“… a group of kids, ages 7 – 16, who spent most of their time building tiny little societies out of plasticene, and having economies, wars, everything you can imagine acted out. I have chosen this quote because the contents really illustrate several important themes – the freedom to choose activities that are all play and are so much more; the self-discipline; the dogged determination to do as much as you can of what you want; and last but not least how all of this “play” relates to outcomes:
“Plasticene was probably one of the most intense things I’ve ever done. There were days when we’d show up, go right to the art room, work steadily at it until lunch time, eat lunch at the table, and keep on going until we had to leave that night; and we’d never, never leave the room once. The villages would evolve. Sometimes you’d be building a gold mining community. Sometimes it would be a bunch of towns with hotels and saloons. It usually involved a lot of buildings, a lot of vehicles, a lot of people, and you’d make all this stuff. Then you would enact various scenes with it. You would drive your cars around and have certain battles and blow them up on occasion. But for the most part, you were building. You’d be building tanks and airplanes, just one thing after another. I did it at home too; you could bring them in already built.
“We only had so much clay and the fun was in the creating. Afterwards, the only thing you could do with it was to smash it and start over again. It was a constant build and smash. Sometimes we would decide to change modes. For a while everything would be Western. From there, it might go to a battlefield. From there it might go to factories. Western was probably the biggest thing.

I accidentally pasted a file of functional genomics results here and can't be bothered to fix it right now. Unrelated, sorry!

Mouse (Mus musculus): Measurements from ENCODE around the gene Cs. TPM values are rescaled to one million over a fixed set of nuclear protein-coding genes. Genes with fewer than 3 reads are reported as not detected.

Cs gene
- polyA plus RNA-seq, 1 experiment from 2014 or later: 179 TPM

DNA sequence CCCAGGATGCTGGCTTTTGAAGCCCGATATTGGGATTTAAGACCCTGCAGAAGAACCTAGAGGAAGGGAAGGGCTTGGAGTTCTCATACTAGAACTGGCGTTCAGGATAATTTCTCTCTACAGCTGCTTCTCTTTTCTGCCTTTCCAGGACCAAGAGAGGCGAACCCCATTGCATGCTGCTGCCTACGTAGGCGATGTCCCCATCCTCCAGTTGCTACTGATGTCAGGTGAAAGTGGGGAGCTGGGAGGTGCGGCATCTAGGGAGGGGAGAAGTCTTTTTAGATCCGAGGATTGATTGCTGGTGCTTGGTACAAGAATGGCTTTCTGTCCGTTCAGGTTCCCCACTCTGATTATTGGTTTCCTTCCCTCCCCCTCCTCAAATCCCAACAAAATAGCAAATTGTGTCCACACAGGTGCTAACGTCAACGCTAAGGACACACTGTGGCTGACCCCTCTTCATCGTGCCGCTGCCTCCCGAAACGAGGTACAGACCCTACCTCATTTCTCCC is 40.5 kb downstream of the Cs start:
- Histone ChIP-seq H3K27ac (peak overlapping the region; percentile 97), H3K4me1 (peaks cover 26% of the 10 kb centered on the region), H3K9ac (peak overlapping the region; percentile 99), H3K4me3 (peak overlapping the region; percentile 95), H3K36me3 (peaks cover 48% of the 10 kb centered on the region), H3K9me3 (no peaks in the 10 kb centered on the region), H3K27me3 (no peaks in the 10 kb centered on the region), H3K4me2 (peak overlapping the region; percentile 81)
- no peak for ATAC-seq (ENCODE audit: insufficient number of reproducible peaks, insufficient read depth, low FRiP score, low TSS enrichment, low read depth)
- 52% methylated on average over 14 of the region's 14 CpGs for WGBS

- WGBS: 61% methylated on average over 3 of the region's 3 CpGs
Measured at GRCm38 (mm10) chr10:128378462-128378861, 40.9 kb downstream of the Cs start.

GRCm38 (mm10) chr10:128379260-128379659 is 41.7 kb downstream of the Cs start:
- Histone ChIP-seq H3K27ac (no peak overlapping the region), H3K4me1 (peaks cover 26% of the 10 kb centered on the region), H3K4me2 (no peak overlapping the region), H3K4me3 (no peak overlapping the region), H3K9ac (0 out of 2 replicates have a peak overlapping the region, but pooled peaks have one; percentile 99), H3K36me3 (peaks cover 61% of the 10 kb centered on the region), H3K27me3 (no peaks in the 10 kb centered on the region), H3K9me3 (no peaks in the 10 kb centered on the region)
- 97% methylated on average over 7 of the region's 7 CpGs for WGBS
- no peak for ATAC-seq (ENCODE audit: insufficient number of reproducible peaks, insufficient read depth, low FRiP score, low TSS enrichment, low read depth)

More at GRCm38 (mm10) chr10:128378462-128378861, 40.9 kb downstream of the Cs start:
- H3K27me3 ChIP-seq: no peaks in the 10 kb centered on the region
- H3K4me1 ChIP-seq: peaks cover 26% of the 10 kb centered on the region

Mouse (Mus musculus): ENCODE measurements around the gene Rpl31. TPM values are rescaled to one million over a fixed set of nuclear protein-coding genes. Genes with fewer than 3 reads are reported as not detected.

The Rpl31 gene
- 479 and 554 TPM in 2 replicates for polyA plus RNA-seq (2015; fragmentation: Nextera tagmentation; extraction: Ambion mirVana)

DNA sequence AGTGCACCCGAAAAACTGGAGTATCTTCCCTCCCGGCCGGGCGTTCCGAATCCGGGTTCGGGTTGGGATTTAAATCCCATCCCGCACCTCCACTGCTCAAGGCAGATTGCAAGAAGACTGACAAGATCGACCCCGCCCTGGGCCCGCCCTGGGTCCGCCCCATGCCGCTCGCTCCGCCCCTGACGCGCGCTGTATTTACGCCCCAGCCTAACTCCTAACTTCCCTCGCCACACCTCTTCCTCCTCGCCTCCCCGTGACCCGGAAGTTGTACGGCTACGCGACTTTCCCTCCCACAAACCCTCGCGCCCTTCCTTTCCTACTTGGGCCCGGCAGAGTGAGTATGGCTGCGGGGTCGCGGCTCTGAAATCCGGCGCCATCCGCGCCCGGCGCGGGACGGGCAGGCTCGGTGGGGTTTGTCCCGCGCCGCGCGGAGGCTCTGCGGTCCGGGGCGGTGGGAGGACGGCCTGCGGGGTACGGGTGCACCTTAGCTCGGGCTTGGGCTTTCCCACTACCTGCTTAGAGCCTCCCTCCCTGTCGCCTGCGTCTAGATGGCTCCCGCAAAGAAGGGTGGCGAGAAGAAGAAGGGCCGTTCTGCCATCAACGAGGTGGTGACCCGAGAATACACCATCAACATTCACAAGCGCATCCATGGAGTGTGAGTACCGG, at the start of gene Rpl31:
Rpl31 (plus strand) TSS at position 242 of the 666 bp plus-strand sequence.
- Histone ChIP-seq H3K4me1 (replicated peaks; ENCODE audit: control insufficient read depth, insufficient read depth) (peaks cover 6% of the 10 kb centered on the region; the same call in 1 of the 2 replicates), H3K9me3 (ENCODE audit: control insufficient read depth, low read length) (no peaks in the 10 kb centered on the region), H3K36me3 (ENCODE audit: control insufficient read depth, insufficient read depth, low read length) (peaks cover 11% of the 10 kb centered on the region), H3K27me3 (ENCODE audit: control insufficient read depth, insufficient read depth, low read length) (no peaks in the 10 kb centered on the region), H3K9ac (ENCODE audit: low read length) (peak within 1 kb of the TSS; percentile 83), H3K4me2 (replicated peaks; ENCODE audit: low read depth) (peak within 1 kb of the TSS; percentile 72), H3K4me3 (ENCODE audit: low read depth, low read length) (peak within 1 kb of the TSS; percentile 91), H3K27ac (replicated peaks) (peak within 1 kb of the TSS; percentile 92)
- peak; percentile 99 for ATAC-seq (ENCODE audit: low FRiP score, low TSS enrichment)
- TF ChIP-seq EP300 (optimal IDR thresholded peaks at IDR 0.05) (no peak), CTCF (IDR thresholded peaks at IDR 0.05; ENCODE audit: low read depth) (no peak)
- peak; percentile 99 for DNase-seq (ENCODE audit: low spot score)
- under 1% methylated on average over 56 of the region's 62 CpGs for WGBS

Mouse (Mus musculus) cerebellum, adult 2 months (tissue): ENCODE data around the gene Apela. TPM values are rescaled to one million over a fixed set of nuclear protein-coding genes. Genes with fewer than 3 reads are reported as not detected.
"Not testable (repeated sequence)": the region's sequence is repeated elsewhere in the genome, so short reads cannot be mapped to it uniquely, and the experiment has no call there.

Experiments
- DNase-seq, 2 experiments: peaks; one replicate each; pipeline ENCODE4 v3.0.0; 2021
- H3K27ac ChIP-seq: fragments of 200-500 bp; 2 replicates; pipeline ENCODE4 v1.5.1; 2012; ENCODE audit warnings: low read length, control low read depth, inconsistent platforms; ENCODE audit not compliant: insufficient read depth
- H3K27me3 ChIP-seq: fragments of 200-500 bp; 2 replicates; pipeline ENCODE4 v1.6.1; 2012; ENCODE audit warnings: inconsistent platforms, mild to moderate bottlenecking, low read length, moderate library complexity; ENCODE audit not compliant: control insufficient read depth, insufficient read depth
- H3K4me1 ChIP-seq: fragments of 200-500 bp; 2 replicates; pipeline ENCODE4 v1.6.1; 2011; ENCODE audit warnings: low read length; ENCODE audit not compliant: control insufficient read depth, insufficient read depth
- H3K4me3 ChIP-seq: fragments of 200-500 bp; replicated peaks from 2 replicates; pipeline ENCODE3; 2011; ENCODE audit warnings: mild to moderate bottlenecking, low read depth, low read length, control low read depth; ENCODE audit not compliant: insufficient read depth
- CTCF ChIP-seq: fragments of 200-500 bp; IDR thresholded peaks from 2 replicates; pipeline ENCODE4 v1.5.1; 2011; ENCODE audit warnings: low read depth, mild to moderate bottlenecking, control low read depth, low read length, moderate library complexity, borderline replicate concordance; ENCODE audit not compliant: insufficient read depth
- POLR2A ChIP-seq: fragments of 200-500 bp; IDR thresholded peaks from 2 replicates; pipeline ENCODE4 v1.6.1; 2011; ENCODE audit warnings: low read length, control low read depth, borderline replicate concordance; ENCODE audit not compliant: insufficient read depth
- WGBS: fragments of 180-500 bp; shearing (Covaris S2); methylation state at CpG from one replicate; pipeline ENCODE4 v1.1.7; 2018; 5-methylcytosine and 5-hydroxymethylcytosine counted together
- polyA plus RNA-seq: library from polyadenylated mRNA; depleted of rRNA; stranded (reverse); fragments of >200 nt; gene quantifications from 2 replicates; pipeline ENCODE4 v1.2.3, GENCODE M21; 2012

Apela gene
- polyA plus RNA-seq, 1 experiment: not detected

“It lasted two or three years, on and off. Probably more. We were not being influenced by any outside source. We were a small group of people bouncing ideas off each other and leading ourselves wherever we took ourselves. We learned from what we could get out of books and from our own interests. We took all kids in, and let all kids be part of this.
And here are the outcomes:
“I think about it every now and then, and I did exactly what I’m doing now, except I’m doing it now in real life. I’m building a factory and making machines and talking to people all day long. Same exact thing. And very intensely. Day in and day out, the same exact thing I was doing in plasticene. Except that when you’re a kid you don’t really have as many of the same complications you have when you’re an adult. If you’re working on a plasticene village, the worst that can happen is you can lose your razor blade or something like that. And maybe you can find another one pretty quickly. There aren’t setbacks like you would have in real life, later on. You won’t run out of bricks for your building, because you’re making the bricks yourself.
“With the plasticene, I was making businesses. I made a lot of factories. I had a cannery at one time. I had a still. I had a bottling plant attached to the still. I could picture it – I had seen films and gone through books that would show you pictures of bottling plants and such things. It had to be realistic.
“It was the fascination of creating. You were creating things that you couldn’t have yourself, maybe, but you could still make them, and by making them, you could have them. And if you were going to do it and have it, you might as well have it as realistic as you could make it.